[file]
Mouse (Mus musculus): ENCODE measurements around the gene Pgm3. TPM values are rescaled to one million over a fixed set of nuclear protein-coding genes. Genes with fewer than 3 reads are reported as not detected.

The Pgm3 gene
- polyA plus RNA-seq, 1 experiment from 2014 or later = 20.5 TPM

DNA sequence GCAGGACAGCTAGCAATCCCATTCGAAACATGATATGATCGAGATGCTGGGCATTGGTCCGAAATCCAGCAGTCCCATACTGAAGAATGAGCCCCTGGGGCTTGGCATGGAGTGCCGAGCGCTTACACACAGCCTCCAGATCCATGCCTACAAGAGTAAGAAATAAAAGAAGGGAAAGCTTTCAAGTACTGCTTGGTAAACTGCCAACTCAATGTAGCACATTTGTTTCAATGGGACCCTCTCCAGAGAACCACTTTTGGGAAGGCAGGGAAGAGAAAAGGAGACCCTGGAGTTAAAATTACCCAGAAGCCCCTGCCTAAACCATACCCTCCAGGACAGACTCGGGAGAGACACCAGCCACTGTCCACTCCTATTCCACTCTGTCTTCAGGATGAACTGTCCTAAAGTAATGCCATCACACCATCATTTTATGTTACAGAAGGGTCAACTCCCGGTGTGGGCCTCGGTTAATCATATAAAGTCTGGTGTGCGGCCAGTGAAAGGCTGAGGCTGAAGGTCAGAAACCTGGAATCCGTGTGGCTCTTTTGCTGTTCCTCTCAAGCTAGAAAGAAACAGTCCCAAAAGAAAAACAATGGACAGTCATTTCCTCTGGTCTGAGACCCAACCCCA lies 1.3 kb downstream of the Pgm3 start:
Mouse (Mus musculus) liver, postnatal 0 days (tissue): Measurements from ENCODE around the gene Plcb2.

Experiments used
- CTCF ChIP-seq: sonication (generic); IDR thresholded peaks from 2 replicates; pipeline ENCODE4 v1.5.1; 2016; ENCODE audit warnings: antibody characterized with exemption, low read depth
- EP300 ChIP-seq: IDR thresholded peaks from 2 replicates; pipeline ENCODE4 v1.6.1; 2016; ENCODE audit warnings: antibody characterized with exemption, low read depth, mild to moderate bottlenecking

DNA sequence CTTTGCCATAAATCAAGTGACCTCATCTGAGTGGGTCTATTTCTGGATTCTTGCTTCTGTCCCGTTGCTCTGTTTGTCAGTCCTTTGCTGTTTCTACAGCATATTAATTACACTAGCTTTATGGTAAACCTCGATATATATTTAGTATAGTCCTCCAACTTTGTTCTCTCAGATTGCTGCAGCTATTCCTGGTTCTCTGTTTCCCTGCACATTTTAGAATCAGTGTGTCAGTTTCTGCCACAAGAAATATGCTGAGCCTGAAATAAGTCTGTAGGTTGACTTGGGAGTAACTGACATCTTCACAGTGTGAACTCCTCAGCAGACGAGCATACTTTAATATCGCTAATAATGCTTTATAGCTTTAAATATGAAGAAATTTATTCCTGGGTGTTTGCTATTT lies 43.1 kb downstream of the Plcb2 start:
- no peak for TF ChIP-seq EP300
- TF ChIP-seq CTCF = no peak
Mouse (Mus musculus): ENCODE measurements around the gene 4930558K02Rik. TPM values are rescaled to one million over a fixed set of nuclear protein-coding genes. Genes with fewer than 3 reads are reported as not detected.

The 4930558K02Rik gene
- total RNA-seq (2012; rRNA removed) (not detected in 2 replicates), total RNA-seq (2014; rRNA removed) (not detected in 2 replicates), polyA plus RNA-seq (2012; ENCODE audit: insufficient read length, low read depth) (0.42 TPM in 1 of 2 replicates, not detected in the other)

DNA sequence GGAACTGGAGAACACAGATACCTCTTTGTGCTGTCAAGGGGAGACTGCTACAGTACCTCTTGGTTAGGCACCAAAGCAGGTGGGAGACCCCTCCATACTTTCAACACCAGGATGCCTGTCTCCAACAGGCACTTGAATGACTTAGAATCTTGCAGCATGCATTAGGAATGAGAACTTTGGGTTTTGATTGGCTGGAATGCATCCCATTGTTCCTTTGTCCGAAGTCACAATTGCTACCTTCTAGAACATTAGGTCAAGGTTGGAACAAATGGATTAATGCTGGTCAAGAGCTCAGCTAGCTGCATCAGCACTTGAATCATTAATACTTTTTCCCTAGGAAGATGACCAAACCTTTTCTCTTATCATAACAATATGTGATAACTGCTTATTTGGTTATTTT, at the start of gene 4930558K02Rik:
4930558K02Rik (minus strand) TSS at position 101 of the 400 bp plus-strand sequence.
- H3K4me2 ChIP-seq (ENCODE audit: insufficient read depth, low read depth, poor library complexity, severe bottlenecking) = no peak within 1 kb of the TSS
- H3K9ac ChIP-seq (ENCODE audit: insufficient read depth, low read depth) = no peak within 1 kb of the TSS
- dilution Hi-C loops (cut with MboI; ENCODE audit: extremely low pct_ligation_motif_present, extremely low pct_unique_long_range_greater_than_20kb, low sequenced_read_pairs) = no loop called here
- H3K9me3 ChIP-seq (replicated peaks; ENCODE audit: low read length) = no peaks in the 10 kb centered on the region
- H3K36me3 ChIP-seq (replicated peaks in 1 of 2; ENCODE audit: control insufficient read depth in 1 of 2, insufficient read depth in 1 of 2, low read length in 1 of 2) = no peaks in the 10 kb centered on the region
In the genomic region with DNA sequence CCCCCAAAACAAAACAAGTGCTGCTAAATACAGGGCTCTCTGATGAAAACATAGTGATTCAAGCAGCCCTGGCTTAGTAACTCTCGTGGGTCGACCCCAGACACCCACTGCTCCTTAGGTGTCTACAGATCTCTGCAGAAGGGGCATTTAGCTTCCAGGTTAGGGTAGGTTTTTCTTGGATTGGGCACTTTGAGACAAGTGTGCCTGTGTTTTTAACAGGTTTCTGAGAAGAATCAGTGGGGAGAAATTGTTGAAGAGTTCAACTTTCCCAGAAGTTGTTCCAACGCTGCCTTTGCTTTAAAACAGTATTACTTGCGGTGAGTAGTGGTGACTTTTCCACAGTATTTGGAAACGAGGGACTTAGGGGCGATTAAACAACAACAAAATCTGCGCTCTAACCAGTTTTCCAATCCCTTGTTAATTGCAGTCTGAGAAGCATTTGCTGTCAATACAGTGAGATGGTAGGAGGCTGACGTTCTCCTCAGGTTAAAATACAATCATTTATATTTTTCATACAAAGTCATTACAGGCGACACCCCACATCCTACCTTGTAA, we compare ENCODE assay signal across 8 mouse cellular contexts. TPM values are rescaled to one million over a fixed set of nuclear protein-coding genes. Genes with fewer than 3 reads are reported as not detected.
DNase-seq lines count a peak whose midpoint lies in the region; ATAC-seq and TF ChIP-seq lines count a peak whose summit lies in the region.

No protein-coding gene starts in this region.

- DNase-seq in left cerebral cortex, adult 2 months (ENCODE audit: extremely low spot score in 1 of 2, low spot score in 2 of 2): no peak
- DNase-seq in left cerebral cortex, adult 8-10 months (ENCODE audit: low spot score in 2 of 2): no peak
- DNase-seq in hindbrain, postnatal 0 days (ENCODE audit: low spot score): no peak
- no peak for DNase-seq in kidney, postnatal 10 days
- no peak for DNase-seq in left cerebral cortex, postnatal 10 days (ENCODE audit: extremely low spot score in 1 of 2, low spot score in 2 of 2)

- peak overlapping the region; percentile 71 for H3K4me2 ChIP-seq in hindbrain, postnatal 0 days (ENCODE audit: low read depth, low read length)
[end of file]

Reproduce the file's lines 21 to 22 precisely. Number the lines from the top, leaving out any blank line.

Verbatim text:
- H3K36me3 ChIP-seq (replicated peaks in 1 of 2; ENCODE audit: control insufficient read depth in 1 of 2, insufficient read depth in 1 of 2, low read length in 1 of 2) = no peaks in the 10 kb centered on the region
In the genomic region with DNA sequence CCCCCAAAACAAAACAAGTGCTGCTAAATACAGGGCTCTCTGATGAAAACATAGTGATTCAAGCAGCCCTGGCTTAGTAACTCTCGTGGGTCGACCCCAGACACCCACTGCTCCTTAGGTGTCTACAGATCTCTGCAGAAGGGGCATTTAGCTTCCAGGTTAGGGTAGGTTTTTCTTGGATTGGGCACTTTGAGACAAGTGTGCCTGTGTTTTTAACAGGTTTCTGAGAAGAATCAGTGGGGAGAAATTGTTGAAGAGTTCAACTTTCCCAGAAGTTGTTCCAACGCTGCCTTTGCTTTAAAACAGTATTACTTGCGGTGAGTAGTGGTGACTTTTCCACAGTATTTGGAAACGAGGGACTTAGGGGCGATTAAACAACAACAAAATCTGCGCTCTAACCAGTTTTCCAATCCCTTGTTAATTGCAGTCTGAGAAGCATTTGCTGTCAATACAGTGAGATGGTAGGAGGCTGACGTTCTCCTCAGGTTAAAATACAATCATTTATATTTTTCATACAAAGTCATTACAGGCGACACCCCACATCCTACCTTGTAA, we compare ENCODE assay signal across 8 mouse cellular contexts. TPM values are rescaled to one million over a fixed set of nuclear protein-coding genes. Genes with fewer than 3 reads are reported as not detected.